If you have walked to a job this morning and are assured of a good salary, allowance and other benefits by the end of the month, give it the very best and give thanks. People are losing jobs daily in this country.
Over 2,000 Kenyans have been rendered jobless in the last three months as Companies are closing business.
The over 2000 Kenyans who have been fired as companies close shop, a factor that is being attributed to a very unfriendly economic environment Kenya, had families and other mouths to feed and a solution has not been provided for them.
The chaos created by the loss of jobs for over 2000 people will obviously flow over to the society which is already struggling with a number of consequences, such as crime, closely related to unemployment.
Telecommunication, insurance, manufacturing, retailers, betting firms and many others are just but a number of the industries affected as many more give notice of retrenching by the end of October.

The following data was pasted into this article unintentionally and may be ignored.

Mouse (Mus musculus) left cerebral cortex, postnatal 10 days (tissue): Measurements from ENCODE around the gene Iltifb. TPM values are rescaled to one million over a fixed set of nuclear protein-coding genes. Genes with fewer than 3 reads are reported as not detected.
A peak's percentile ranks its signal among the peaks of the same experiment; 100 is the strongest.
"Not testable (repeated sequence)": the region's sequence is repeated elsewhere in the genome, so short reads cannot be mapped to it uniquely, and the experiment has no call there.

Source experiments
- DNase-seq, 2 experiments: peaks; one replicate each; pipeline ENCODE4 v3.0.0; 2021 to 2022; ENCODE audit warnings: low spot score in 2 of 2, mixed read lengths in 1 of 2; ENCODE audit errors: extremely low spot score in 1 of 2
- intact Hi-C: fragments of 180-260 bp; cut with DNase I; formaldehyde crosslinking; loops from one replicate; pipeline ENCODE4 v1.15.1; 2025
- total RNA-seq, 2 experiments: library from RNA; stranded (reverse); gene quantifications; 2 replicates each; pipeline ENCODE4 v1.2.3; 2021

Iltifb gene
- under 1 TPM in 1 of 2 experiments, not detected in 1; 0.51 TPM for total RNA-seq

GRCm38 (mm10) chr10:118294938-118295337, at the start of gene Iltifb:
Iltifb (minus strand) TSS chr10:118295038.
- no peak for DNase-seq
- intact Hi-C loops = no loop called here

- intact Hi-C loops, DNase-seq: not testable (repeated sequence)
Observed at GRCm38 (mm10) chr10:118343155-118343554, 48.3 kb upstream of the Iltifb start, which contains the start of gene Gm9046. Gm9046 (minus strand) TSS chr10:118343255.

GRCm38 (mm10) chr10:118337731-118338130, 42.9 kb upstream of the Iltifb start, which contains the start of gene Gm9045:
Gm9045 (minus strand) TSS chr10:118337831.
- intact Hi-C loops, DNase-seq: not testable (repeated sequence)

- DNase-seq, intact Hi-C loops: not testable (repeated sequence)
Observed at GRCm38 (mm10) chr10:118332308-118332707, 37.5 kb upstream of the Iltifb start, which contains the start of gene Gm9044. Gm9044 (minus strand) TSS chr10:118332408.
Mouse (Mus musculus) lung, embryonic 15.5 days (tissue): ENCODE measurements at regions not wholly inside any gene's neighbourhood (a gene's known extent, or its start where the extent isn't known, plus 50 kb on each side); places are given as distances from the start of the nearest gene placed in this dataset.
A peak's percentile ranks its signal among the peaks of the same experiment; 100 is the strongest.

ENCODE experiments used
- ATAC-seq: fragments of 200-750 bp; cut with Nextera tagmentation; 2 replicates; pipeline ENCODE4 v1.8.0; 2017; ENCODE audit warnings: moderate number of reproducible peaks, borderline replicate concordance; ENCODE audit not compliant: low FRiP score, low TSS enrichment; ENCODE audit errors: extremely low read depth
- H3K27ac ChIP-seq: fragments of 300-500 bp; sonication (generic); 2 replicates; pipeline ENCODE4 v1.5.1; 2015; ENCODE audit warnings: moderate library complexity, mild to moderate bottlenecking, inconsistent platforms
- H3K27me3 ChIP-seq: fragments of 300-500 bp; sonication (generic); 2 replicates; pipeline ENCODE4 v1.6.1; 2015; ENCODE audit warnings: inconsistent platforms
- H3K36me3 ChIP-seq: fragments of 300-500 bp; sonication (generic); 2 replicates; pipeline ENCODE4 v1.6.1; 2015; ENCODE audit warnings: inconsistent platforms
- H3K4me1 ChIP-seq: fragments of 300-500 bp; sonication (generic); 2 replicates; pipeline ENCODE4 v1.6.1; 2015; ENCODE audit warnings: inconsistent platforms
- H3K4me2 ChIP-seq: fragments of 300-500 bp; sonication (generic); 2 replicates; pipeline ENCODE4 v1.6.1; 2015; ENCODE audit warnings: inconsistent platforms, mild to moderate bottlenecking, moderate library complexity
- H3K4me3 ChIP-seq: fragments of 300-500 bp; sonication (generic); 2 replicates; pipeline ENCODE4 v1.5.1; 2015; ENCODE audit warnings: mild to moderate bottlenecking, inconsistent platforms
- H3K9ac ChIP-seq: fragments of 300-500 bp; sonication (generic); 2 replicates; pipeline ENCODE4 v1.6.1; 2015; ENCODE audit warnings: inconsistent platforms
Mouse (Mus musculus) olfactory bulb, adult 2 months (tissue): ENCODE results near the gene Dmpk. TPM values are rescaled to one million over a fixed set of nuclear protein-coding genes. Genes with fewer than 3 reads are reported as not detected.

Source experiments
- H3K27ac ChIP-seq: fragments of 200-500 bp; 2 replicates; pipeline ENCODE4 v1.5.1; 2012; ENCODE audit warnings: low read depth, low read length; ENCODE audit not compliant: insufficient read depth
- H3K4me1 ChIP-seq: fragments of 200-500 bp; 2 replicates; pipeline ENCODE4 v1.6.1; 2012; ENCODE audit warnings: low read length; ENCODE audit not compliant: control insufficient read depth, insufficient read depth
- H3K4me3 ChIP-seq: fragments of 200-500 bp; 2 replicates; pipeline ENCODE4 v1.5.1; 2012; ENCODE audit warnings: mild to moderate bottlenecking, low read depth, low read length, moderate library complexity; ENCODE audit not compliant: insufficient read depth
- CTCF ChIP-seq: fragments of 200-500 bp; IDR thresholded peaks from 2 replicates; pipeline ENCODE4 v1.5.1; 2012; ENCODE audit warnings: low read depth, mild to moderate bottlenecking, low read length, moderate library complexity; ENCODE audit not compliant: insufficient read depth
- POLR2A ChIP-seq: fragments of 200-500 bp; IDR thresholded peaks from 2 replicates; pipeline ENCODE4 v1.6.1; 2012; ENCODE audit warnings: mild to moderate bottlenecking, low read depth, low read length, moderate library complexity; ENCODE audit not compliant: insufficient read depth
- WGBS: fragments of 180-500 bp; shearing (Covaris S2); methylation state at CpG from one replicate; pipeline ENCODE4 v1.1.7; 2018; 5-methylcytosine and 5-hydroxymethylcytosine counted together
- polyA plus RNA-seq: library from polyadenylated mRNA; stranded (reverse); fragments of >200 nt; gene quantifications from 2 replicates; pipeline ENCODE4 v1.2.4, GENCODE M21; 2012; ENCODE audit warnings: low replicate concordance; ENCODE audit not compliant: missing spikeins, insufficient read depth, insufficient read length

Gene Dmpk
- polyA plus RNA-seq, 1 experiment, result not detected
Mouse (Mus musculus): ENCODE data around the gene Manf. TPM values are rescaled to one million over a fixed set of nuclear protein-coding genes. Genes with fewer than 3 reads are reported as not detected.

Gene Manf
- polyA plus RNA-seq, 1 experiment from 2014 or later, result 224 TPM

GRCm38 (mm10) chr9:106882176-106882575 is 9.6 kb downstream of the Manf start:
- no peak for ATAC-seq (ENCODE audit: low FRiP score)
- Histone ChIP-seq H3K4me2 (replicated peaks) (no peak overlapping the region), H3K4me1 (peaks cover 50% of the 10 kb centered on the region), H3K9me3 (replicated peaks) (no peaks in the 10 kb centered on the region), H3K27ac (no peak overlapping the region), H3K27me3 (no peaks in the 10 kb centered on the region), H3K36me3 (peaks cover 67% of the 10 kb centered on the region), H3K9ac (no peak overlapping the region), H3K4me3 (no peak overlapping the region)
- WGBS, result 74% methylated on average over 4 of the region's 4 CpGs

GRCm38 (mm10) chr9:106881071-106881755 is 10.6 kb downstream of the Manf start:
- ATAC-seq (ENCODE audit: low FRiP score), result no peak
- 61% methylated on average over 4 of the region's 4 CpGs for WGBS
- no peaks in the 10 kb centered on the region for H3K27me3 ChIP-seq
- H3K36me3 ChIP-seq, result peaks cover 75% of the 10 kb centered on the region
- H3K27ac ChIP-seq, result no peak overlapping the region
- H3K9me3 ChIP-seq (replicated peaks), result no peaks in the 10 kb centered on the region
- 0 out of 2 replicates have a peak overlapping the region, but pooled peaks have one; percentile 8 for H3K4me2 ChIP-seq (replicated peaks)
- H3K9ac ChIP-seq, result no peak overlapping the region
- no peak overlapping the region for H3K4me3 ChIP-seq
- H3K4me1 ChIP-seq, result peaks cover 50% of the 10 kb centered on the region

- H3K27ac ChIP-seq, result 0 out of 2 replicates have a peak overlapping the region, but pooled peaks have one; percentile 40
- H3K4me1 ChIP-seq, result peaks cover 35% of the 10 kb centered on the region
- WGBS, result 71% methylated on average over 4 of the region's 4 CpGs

Technology, other than the poor economic environment, has contributed to rendering employees jobless due to redundancy that has seen a majority of companies take an audit of their human resources to cut down on expenses.
The Kenyan economy, according to economists, is not growing fast enough to absorb the ballooning number of unemployment, it is worse when instead of taking in; it’s pushing out those already in employment.
Ten firms have already retrenched an estimated 2,000 employees with some of them sending home all the company employees. The firms that have retrenched include;
Gaming giants SportPesa and Betin have been the latest to close shop after long court battles made it impossible to remain afloat as what has been termed as exorbitant taxes and crippling policies continued to rise on them.
Betin, on the 2nd of October 2019, announced to its employees in Kenya that it would lay off all of its 362 employees as it seeks to exit the Kenyan market a day after SportPesa announced the same.
SportPesa, on the 3rd of October 2019, announced that it was firing all its 400 employees in the Kenyan market following what it termed as frustrations from the government, especially after the introduction of 20 percent withholding tax on all the stakes-placed during a bet.